Alternate Titles:
James Oliver Curwood's Northern Patrol
Big Wilderness
Release Date:
12 July 1953
Premiere Information:
Los Angeles opening: week of 9 July 1953
Production Date:
late May 1953
Copyright Claimant:
Allied Artists Productions
Copyright Date:
12 July 1953
Copyright Number:
LP2959
Physical Properties:
Sound
Sound Services, Inc.
Black and White
Duration(in mins):
62-63
Length(in feet):
5,625
Country:
United States
Language:
English
PCA No:
16577
Passed by NBR:
No
SYNOPSIS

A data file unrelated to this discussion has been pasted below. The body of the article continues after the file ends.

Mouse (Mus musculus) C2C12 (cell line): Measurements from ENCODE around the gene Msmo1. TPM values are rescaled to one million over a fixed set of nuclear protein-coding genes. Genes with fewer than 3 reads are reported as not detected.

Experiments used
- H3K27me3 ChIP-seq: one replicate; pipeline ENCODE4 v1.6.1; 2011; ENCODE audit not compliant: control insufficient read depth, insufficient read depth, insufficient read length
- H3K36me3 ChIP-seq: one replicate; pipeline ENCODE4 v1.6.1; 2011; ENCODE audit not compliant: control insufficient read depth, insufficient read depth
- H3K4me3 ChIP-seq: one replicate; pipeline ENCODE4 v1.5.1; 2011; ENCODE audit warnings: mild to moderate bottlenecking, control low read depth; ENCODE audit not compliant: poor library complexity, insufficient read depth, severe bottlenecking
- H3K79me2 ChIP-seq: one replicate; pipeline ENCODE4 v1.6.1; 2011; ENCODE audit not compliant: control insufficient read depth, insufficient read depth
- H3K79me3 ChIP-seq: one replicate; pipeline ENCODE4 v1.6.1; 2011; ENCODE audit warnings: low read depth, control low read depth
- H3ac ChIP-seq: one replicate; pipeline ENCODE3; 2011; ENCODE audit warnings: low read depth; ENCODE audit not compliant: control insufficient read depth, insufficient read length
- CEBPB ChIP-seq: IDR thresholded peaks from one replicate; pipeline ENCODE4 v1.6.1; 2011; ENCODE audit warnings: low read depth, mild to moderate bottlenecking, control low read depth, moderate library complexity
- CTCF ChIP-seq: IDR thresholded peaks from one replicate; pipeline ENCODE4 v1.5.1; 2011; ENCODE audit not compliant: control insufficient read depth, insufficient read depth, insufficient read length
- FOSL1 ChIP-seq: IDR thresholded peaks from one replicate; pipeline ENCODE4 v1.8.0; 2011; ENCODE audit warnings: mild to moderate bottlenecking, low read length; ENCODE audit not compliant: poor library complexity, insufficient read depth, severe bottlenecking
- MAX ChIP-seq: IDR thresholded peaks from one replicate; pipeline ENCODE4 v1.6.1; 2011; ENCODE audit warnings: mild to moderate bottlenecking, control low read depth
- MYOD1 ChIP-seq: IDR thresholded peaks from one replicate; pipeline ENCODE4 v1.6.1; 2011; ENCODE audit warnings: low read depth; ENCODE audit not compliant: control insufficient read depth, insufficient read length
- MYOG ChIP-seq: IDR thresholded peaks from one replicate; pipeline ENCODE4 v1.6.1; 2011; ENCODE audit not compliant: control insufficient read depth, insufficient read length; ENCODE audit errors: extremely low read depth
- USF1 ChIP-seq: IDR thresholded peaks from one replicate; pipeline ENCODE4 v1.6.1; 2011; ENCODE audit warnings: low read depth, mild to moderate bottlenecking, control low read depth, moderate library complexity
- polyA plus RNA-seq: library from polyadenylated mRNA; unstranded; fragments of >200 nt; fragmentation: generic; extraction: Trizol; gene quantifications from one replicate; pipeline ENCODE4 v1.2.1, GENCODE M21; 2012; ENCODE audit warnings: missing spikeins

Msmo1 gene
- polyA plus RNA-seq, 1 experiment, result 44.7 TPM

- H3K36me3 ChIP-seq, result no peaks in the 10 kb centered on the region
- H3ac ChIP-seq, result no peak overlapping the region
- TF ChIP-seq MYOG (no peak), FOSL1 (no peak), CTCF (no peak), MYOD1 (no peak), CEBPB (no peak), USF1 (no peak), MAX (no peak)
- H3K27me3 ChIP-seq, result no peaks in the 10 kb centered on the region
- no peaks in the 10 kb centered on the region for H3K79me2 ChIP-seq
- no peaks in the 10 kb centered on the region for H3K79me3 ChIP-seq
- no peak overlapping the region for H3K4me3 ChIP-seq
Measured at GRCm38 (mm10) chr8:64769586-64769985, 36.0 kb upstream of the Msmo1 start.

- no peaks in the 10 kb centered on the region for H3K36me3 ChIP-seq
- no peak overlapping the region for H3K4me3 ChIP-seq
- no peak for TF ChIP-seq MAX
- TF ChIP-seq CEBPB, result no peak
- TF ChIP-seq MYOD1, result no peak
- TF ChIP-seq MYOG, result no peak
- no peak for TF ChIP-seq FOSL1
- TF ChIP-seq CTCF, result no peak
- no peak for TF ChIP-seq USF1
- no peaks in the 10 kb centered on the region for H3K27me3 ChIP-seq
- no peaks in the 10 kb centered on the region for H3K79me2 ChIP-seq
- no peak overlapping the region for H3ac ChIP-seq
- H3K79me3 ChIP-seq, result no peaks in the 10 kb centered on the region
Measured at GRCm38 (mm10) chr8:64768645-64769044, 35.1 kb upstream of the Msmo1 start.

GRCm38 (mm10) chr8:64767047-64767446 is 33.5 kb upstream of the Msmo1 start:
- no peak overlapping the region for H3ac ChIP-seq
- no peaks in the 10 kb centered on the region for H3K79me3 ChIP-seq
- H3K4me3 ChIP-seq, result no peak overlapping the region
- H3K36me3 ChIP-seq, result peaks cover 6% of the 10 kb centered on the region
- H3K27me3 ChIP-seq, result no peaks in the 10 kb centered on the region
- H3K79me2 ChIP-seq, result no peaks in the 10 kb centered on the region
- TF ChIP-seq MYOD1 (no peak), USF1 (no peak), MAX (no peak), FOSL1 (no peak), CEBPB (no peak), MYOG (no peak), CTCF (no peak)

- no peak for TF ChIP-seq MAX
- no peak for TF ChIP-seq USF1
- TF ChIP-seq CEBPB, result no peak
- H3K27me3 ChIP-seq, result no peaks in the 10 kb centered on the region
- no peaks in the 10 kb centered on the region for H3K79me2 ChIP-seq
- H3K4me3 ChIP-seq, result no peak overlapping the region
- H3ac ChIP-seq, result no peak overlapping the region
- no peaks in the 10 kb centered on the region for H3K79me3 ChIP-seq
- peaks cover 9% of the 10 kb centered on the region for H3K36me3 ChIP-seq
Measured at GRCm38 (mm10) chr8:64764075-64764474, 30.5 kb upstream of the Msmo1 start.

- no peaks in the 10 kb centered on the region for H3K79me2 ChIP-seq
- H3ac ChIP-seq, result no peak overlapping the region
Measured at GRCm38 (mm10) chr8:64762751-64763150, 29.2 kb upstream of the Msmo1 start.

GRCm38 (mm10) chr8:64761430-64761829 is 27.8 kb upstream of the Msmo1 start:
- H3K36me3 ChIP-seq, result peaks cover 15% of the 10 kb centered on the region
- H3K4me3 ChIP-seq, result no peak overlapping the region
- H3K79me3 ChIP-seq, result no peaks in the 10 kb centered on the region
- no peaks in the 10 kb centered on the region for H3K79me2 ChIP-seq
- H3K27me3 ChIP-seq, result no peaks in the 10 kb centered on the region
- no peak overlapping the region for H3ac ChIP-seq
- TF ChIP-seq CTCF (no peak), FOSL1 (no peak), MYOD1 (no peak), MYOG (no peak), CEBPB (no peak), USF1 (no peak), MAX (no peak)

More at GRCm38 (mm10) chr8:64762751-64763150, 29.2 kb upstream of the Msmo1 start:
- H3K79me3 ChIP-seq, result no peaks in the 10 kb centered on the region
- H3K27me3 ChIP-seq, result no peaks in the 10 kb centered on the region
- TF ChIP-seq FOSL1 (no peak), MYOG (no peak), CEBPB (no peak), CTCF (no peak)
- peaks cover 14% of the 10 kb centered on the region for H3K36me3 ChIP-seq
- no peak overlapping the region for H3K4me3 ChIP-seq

Corp. Rod Webb of the Royal Canadian Mounted Police paddles his canoe to a small cabin in the wilderness. Inside the cabin he discovers that its occupant, Tad Farrar, has been hanged to death. Although Rod finds a suicide note, he suspects that Tad was murdered because his breakfast is still cooking. Rod picks up a bracelet engraved with the name Meg, and rows to a nearby village to consult with his friend, Constable Ralph Gregg. Ralph tells him that the bracelet belongs to Tad’s fiancée, Meg Stevens. Although Ralph has jurisdiction over the area, he agrees to allow Rod to investigate. Rod first goes to see Meg and report the news of Tad’s death. Rod’s presence unnerves Meg’s brother Frank, who hates police. The two men argue and Frank throws his drink at Rod, then, after a brief struggle, throws a knife. The altercation ends when Rod’s loyal white German Shepherd dog, Chinook, leaps through a window and knocks Frank to the floor. Rod allows Frank to leave, and while Meg tends to the minor knife wound in his hand, the policeman learns that Tad recently spoke of a “lucky break.” While they are talking, Frank meets with his friends, gambler Jason and the female gunfighter known as the Quebec Kid, to warn them that Rod is investigating Tad’s death. Upon learning about Frank’s suspicious behavior, Ralph suggests that Rod question Jason and the Kid. When Rod goes to question the Kid, she unsuccessfully attempts to seduce him. After leaving the Kid, Rod finds Jason in the saloon, but the gambler remains tight-lipped. Oweena, an ... +